Progress and Visitors

Things are all go up at the allotment again.

We have been putting in some solid days and making solid progress. I refused to panic and rush to get the potatoes into the ground. It simply felt that the ground was too damp and too cold. But over the past two weeks, a few rows at a time we have been dropping them – and potato fertiliser into the soil, while the frosts have continued. Other plot holders are hopping around, needing to earth the emerging shoots up, while ours, if they are still healthy, have yet to emerge.

Our greenhouse shelves, floor and all spaces available are heaped with seedlings awaiting transplanting, having been pricked on already. Onions (red and yellow), courgettes, peppers, leeks, cabbage, cauliflower, a new plant called Brokali and various flowers (Cosmos and French marigold – super companion plant).

Bumble bees have been raiding the plum and damson blossom and there are the open tapestry-stitch flowers on the dessert pear. The various apples yet to open any blossom.

The repaired hedge is productive and thickening out nicely now: pea sticks from the hazels and willow in there.

And the hedgerow fruit, gooseberry, Jostaberry and thornless blackberry are massing up finely. We added sulphate of potash to the strawberry beds to boost the flower and fruit production (if I got it right that is).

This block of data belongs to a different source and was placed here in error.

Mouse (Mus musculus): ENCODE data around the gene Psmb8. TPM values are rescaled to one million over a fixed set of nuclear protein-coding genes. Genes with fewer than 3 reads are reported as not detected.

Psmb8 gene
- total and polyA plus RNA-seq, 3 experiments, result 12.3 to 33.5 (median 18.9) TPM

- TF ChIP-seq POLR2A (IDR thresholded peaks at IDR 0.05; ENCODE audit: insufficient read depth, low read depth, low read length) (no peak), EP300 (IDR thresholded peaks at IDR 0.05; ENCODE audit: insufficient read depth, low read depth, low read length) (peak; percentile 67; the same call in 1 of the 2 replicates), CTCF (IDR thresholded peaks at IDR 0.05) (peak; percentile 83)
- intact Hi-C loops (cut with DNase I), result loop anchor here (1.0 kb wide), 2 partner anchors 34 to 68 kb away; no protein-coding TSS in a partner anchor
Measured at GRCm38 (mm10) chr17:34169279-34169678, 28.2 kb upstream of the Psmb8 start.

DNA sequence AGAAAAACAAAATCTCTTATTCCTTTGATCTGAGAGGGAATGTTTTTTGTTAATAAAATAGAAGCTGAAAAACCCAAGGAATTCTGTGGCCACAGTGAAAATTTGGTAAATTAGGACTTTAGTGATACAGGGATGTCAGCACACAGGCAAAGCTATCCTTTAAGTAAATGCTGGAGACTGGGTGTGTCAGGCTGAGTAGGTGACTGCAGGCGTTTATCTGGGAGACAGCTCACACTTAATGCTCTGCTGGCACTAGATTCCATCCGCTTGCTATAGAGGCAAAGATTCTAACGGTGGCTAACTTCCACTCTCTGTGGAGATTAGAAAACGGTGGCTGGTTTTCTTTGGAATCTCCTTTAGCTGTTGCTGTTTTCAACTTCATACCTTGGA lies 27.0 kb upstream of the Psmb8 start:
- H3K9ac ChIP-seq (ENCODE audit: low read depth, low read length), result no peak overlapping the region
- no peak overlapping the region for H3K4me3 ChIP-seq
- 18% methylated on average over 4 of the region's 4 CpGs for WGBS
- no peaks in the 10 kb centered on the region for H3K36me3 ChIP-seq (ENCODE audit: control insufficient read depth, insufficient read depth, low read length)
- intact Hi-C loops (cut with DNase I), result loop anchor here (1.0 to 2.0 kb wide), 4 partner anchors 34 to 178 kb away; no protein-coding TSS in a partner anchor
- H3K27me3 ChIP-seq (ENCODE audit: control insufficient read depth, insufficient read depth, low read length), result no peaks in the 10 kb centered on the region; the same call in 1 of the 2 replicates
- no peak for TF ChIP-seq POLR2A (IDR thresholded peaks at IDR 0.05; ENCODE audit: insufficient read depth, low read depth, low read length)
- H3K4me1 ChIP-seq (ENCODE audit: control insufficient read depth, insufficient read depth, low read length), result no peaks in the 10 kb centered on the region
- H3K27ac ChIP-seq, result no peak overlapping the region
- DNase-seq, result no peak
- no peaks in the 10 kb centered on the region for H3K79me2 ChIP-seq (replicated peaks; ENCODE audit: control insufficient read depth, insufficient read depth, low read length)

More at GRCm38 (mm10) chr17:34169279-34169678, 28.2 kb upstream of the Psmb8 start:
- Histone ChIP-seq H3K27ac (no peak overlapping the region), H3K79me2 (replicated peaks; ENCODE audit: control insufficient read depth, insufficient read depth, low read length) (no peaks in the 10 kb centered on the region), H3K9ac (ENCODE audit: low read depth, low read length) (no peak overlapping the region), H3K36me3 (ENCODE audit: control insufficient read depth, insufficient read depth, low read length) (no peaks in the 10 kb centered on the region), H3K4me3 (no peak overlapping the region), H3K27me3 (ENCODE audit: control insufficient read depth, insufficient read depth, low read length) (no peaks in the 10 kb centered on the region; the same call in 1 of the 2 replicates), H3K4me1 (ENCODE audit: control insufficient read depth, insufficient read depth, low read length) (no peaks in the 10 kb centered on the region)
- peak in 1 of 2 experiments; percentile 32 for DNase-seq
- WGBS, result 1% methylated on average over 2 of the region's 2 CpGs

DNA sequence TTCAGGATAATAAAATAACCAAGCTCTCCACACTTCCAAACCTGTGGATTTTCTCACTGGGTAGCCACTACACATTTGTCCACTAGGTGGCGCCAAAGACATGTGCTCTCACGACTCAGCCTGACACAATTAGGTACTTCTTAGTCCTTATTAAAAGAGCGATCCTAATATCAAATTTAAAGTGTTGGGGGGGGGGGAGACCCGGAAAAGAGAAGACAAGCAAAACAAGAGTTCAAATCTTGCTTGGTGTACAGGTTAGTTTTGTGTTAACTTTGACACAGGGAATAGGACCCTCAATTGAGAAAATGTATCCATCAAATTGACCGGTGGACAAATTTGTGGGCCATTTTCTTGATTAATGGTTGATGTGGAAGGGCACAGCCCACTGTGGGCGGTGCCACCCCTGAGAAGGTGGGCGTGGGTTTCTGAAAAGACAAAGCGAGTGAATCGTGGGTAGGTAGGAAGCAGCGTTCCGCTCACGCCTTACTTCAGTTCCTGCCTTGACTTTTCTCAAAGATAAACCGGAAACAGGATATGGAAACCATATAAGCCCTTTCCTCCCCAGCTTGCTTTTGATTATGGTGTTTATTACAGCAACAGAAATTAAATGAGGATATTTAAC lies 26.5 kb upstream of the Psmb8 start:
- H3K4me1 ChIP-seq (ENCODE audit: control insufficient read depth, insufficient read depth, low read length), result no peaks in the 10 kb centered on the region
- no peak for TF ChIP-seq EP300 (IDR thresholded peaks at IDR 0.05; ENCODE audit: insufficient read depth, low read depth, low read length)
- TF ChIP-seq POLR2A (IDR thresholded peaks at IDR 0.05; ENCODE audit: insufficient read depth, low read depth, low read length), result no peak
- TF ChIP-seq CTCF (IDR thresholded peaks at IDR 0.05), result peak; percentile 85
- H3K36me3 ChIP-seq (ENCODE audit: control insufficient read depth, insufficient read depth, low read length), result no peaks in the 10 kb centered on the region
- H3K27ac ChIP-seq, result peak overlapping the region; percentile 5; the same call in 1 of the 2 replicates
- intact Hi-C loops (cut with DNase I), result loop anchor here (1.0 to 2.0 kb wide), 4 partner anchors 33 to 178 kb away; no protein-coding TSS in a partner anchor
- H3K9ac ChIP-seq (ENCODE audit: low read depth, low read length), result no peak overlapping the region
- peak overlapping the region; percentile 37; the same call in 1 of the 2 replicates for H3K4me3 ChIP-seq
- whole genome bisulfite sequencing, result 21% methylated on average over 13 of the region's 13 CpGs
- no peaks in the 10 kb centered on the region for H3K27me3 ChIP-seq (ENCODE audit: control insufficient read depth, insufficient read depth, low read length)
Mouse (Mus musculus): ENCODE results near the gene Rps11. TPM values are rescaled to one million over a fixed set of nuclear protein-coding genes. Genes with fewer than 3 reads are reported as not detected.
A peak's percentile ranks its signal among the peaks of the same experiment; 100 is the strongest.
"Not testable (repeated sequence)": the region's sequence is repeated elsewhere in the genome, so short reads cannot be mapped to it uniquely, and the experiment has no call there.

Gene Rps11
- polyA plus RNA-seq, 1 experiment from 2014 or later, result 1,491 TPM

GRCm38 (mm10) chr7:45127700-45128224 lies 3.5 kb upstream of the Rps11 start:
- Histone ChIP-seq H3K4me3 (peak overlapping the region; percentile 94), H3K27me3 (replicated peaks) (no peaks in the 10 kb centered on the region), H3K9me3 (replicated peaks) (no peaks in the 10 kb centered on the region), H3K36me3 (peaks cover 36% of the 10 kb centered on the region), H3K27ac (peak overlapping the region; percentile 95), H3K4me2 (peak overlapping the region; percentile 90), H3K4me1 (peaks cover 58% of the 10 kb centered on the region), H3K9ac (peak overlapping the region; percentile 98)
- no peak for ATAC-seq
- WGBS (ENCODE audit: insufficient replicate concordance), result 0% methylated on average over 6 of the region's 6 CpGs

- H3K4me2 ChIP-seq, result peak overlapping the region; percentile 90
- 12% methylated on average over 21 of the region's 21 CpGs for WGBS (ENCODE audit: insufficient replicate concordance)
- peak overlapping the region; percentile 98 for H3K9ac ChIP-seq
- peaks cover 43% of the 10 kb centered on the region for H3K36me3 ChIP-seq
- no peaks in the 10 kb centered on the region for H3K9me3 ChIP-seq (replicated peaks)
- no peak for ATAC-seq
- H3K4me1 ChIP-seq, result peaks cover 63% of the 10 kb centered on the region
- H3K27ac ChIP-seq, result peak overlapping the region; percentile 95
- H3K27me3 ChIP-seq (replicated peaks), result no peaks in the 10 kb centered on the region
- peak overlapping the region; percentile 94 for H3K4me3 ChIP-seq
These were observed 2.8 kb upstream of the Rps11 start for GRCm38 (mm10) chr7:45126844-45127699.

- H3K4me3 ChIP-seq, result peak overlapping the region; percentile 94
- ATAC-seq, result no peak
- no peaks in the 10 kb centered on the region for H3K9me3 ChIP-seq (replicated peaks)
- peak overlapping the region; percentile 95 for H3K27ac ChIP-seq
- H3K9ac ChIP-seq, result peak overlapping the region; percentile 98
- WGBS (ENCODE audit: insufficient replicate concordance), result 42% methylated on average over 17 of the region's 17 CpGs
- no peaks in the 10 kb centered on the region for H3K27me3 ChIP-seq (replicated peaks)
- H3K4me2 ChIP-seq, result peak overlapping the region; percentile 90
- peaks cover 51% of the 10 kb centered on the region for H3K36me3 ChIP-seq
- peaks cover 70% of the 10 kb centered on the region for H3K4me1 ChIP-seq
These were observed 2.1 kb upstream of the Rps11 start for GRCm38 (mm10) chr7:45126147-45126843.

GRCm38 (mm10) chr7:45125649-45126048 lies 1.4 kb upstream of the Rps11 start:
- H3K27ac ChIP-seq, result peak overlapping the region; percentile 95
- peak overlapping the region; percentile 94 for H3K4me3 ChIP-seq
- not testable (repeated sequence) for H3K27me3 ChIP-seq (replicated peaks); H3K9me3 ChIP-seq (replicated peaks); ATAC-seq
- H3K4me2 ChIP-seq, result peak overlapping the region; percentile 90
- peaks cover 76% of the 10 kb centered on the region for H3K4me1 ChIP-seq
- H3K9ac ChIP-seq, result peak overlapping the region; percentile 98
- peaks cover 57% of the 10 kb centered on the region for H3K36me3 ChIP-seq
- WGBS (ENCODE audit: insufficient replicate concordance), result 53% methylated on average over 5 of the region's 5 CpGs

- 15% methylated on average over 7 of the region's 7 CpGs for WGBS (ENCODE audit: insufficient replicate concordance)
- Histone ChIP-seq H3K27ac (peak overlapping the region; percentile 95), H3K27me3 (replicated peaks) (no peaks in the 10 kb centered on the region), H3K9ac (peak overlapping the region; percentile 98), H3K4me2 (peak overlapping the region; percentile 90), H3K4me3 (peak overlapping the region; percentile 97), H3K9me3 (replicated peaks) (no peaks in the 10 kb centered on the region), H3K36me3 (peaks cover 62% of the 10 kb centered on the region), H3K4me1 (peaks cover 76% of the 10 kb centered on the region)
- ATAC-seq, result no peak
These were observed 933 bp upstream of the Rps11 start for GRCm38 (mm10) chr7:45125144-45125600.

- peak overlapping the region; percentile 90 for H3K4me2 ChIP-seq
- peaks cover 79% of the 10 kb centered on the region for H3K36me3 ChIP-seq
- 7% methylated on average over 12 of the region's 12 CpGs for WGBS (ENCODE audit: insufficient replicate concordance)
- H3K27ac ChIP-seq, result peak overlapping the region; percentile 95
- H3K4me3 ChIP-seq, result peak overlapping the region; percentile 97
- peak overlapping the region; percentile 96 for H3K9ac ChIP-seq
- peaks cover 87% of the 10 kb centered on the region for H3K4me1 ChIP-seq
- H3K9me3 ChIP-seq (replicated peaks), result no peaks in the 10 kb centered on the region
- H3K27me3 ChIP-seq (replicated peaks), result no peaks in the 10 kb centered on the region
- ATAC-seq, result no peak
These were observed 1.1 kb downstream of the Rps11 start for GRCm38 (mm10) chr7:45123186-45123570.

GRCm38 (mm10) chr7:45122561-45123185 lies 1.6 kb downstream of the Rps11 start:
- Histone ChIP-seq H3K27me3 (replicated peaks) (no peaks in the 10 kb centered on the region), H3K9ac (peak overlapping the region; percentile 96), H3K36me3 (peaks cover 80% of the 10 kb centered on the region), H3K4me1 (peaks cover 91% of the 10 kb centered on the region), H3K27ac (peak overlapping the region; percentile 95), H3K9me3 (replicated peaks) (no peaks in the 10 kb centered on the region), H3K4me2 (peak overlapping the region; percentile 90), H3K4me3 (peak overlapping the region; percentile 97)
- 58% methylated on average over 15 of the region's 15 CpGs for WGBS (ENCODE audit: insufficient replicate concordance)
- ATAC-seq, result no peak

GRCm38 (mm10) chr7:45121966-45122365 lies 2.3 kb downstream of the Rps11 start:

However while digging I was forced into the shed to shelter from a hailstorm (pictures available at ). I not only had to back away from the door, but actually close it so forcefully was the tiny pellets of ice being driven across the ground. But, immediately after the sun came out and a pair of robins visited – time and again -and pillaged the raked over soil for grubs. They seemed to be using the hedgerow path to come on to the ground and the opposite path for the return flights: a redbreast one-way system.


A scrounged bath we had tried to use as a raised bed was emptied of soil and moved, prior to taking it up to the tip. But, on shifting it we discovered a host of amphibians nestled beneath it: two common toads, a large frog and a newt. The discovery reminded me of how freely we wandered the countryside farmland as kids, catching these critters in jam jars. Now some newt species are on the UK Endangered Species List. I think this was a young great crested newt, but seeking confirmation, and wanting to do my bit for conservation, having taken a couple of photos I sent them to the Staffordshire Wildlife Trust.



Can anybody out there advise me?

Confirm my identification?

Is a license necessary to handle newts these days?

Should any other authorities be notified?

We saw some on the plot a couple of years ago – and, clearly they are stil here. Using the wildlife friendly ponds I believe to reproduce and benefiting from the organic methods we employ and the burgeoning hedgerow.

Felt really proud to have them on the plot!



4 responses to this post.

  1. What a day! I think it is only great crested newts that are protected, but I’m not sure on that:


  2. well written


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